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Navigating Mental Health in a Multigenerational Workplace

Mental health has become an increasingly important topic in workplaces over the past few decades. With growing awareness and reduced stigma surrounding mental health issues, employees today expect and demand more support from their employers when it comes to wellbeing and mental healthcare. However, with up to five different generations now present in many workforces, managing and supporting mental health can be a complex undertaking. Each generation has different expectations, attitudes, and communication styles when it comes to mental health. Successfully navigating this landscape requires nuance, adaptability, and openness from both employers and employees.

Today we will provide an overview of how perspectives on mental health differ across generations, summarizing key generational traits that impact this topic. We will then expound on the main considerations for managers seeking to support employee mental health across multiple generations. Detailed examples will illustrate how to tailor communication, programs, and policies to meet the needs of younger and older employees alike. With insight, compassion, and commitment, today’s multigenerational workplaces can become environments where employees of all ages feel safe, supported, and empowered to nurture their mental wellbeing.

Generational Attitudes Towards Mental Health

Baby Boomers: Born between 1946-1964, Baby Boomers were shaped by rapidly changing social norms and attitudes during their youth. However, mental health remained highly stigmatized for much of this generation's upbringing. As a result, many Baby Boomers still view mental health challenges as private matters not to be discussed openly. This generation tends to see admitting to mental health issues at work as taboo and potentially career-limiting. Baby Boomers often believe they should handle problems independently and may be skeptical of employers' motivations around mental health initiatives. However, they also tend to be loyal employees likely to stay in roles for years if treated well.

Generation X: Born between 1965-1980, Generation X had more openness to discussing mental health than previous generations. However, stigma certainly existed in their youth as well. Gen Xers tend to be independent and may not feel comfortable reaching out for support at work. They often prefer self-reliance and can be cynical of "touchy-feely" mental health initiatives. But Gen Xers also value authenticity and directness in the workplace. Simple, judgement-free support and accommodations from managers are often most effective for this cohort.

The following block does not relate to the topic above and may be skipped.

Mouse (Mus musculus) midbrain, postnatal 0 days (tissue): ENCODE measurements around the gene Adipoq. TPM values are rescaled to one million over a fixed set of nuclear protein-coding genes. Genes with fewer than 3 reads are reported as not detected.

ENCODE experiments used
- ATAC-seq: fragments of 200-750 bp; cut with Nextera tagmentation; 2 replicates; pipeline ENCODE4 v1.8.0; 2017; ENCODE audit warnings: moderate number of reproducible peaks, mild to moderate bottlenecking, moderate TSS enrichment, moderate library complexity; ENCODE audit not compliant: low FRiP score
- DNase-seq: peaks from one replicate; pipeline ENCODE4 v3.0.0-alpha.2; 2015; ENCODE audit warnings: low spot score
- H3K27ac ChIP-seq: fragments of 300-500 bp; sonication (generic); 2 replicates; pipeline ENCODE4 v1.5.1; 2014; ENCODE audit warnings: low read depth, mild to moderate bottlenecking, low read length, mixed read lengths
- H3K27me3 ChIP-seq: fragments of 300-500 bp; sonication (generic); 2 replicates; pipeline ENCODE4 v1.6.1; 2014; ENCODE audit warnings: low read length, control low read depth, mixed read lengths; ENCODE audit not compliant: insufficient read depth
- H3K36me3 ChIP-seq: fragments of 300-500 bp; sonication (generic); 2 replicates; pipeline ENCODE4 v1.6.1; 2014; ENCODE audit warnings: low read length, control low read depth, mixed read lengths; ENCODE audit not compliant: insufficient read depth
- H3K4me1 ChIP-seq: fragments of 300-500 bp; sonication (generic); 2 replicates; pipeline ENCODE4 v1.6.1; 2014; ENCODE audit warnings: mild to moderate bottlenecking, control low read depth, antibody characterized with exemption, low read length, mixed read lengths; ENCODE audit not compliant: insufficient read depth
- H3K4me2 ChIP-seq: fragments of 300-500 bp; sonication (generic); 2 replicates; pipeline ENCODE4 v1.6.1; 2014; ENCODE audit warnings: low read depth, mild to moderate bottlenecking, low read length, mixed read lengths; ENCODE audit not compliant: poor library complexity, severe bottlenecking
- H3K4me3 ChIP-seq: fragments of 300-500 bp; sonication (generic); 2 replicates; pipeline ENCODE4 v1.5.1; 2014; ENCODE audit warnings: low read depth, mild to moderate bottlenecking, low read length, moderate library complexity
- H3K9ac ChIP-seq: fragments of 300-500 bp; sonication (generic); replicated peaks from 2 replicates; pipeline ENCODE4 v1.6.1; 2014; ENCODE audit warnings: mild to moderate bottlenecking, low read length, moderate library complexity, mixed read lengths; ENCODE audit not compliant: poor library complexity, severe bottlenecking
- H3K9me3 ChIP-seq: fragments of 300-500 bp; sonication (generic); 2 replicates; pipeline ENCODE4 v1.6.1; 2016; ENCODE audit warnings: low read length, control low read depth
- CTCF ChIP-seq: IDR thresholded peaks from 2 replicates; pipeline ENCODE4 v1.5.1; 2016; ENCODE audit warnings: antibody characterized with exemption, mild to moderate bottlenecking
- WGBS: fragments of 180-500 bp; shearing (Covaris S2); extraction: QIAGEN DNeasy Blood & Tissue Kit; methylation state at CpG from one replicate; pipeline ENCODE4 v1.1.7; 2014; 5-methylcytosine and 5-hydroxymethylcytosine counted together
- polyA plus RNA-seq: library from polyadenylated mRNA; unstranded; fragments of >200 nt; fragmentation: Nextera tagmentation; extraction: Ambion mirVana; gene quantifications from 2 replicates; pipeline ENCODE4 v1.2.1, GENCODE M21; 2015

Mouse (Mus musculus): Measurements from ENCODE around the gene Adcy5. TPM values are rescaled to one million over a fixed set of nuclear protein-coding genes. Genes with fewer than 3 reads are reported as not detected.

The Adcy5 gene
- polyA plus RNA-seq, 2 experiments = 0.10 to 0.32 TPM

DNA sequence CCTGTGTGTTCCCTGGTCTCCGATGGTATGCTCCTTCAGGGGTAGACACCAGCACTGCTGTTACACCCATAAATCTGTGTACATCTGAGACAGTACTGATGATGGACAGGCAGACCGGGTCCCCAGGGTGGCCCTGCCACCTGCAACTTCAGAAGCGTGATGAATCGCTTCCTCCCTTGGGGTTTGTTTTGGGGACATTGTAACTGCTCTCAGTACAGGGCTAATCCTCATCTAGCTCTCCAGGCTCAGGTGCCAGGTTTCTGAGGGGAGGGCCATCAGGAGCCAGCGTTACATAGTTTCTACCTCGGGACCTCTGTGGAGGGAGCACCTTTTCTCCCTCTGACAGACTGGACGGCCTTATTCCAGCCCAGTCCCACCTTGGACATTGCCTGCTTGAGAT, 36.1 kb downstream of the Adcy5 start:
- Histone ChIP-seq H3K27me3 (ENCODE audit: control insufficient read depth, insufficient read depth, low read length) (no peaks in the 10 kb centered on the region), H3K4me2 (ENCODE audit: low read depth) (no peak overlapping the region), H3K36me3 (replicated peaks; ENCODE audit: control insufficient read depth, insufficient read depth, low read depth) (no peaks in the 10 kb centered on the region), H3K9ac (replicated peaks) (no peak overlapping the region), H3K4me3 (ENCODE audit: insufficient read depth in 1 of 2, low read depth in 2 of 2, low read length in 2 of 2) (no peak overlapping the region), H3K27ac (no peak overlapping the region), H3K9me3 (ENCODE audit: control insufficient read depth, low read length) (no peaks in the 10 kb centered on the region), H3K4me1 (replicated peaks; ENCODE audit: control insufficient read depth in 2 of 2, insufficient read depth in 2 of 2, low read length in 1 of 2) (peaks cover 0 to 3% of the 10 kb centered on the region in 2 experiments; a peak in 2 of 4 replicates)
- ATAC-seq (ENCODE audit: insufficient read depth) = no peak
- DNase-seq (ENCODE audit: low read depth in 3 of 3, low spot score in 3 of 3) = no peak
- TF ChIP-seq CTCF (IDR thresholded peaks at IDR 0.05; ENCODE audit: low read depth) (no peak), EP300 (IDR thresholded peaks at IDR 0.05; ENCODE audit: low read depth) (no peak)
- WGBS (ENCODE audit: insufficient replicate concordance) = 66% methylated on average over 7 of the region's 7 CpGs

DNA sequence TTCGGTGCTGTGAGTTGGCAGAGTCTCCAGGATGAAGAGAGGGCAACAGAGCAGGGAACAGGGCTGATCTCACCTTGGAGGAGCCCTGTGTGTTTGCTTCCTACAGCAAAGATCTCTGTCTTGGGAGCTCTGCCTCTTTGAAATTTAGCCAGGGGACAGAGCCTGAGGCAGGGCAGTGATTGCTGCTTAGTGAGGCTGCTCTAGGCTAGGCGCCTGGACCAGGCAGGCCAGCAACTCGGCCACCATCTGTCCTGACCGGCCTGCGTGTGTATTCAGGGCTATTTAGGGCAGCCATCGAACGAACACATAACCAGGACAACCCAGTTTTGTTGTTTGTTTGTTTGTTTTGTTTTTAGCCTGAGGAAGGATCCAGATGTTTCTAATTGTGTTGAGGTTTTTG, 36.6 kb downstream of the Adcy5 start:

Millennials: Born between 1981-1996, Millennials are the first generation to enter the workforce with significantly reduced stigma around mental health struggles. More comfortable with vulnerability, they expect openness, dialogue, and support from employers. Millennials tend to see mental healthcare as a standard component of benefits packages. They desire holistic wellness support and are often advocates for mental health in the workplace. However, stereotypes about younger workers being coddled or entitled mean some millennials may avoid seeming needy, even if they want support.

Generation Z: Born after 1996, Generation Z are the first true digital natives. This cohort has been exposed to mental health dialogues from a very young age, and many openly discuss topics like anxiety, depression, and trauma. Gen Zers consider employer-provided mental health support simply part of a decent workplace. They desire open communication, tolerance, and acceptance from managers and colleagues. However, Gen Z's youth means they have more limited work experience navigating mental health challenges professionally.

Key Considerations for Supporting Mental Health

With myriad generational perspectives converging, what should today's managers do to support mental health in their multigenerational workplaces? Key considerations include:

Normalizing Open Dialogue: Reduce stigma by talking about mental health regularly, not just during crises. Share your own experiences where appropriate, and ensure employees know they can speak openly without judgment. But avoid assuming all younger workers are comfortable sharing intimate details - ask about individual preferences.

Providing Flexible Options: Do not rely on a one-size-fits-all approach to mental health support. Offer a range of options like confidential counseling, peer support groups, manager training, and individual accommodations. Employees can then choose what suits their needs and comfort levels best. Publicize all available resources regularly so workers know what is available.